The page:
“There’s nothing wrong with a plain and simple frosted cake.” —Melissa Clark
At this point, it’s all but undisputed that the internet democratized recipe development and sharing, wrenching the top-down choke hold from froufrou and, in fairness not-so-froufrou, cooking magazines. This gave talented former nobodies a bigger platform and consumers much more choice. Food blogs were born. I think by now, though, the pendulum has swung again; food blogs have matured to more and more professional standards, especially when baking is involved. Baked goods on blogs and social media, particularly cakes and pies, have entered into a seriously competitive decoration game. Photos and videos abound of intricate pie crust braids and pretty cutouts, and elaborate, expertly decorated birthday cakes that could shame a lot of well-done wedding cakes. It’s everywhere. Even plebes like me have got to step up our game. Some may bemoan this – I just wanted to bake a simple but delicious birthday cake for my kid! – but I must confess I am not immune to the charms of a beautifully decorated layer cake. I too can fall down a Pinterest or Instagram rabbit hole where I waste at least an hour swooning over the frosted flowers, the pretty fork drags, the perfect frosted lettering.
As someone historically bad and unpracticed at eye-popping cake decorations, I oscillate between two states of mind: 1) I can learn this gorgeous new skill too; and 2) oh fuck it, just make a sheet cake. I probably don’t have to tell you which frame of mind wins out more often.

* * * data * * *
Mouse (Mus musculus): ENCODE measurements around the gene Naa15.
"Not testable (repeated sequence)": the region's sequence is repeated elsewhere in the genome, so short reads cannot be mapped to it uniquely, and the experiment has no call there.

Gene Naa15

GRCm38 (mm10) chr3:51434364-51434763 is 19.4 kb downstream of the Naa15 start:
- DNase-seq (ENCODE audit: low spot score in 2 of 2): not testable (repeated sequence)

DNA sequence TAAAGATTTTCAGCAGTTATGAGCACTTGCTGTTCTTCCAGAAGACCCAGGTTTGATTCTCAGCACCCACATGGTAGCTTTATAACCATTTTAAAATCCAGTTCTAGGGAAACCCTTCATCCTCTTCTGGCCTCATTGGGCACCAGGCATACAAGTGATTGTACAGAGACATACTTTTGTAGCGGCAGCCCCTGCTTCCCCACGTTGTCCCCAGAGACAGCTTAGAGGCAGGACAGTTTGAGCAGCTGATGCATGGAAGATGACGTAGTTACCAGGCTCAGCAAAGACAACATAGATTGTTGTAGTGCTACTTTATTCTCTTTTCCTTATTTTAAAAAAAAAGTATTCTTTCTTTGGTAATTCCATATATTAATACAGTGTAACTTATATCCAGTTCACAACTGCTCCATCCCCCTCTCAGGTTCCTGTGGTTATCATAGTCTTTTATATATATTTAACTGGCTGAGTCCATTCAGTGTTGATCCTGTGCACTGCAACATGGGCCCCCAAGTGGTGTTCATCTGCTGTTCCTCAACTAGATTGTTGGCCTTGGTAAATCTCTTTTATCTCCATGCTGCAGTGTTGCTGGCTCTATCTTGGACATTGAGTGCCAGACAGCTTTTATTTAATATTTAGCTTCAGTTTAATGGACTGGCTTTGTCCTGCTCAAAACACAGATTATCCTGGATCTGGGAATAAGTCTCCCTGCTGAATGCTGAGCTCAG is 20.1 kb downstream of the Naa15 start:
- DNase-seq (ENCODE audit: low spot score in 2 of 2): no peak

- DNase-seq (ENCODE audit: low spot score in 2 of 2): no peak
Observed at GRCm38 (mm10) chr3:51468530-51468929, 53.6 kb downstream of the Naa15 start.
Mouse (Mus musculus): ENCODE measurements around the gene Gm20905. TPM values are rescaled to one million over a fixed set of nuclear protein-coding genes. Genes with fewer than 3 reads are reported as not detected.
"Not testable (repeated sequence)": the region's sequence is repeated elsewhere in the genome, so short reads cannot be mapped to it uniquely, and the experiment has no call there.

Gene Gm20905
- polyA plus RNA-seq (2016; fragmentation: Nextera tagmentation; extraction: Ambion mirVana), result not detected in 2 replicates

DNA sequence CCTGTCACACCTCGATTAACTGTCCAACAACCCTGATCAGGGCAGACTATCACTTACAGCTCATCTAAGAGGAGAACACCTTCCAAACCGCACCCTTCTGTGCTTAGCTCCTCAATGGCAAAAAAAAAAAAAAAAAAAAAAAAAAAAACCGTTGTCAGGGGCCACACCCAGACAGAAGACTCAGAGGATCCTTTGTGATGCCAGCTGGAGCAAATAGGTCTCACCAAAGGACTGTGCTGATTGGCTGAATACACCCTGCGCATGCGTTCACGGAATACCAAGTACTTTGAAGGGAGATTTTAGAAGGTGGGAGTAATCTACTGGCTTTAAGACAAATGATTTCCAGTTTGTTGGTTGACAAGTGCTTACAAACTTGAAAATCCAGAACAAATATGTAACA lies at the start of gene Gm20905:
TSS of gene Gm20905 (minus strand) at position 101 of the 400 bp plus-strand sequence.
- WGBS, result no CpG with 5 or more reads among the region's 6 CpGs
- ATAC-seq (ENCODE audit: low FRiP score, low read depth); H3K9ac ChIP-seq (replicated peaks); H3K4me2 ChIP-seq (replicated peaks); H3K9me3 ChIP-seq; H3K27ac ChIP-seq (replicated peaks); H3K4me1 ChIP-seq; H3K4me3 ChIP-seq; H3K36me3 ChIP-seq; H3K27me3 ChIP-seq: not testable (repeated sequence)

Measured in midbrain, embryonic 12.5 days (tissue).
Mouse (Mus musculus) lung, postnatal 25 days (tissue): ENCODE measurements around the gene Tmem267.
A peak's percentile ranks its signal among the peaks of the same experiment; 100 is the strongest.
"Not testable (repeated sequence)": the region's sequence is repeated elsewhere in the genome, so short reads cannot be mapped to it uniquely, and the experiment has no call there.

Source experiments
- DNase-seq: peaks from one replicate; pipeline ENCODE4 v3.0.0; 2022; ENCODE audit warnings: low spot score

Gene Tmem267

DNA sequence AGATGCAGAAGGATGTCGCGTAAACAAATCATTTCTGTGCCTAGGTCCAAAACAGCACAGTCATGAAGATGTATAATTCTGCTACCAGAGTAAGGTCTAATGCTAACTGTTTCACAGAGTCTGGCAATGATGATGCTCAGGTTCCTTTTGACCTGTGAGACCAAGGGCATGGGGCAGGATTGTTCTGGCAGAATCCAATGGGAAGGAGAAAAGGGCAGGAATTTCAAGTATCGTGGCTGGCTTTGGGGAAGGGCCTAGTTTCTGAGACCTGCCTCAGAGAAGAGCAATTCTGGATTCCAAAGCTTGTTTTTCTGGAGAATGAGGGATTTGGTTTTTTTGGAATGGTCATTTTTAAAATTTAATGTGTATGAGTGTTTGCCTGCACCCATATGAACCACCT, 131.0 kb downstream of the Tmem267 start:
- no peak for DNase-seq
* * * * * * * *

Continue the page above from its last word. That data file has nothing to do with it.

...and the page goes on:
In fact, I have become a great lover of and fiend for sheet cakes. I could sing their praises all day. They are easy to bake, just dump all the batter into one pan. They are easy to frost, just dump all the frosting into the center and spread it out. They still taste wonderful, and it’s easy (too easy?) to use a regular butter knife to shave just a tiny bit off the side every time you walk past one. You can’t do that with a layer cake. Not without being spotted anyway.
All this to say, no one was more excited than me last fall when Bake from Scratch Magazine published an issue dedicated to sheet cakes. They featured six, count ‘em, SIX different fall-flavored sheet cakes as their issue’s centerpiece, and I made them all. Yep, all six cakes, one right after the other, bang bang bang. We were mostly delighted. Four of them were perfection, one doesn’t count because I screwed it up, and only the last cake, a Maple-Pecan Apple Cake with Maple Buttercream, was found lacking. I tasted it and immediately found myself pondering a blasphemous thought: “This would work better as a layer cake.”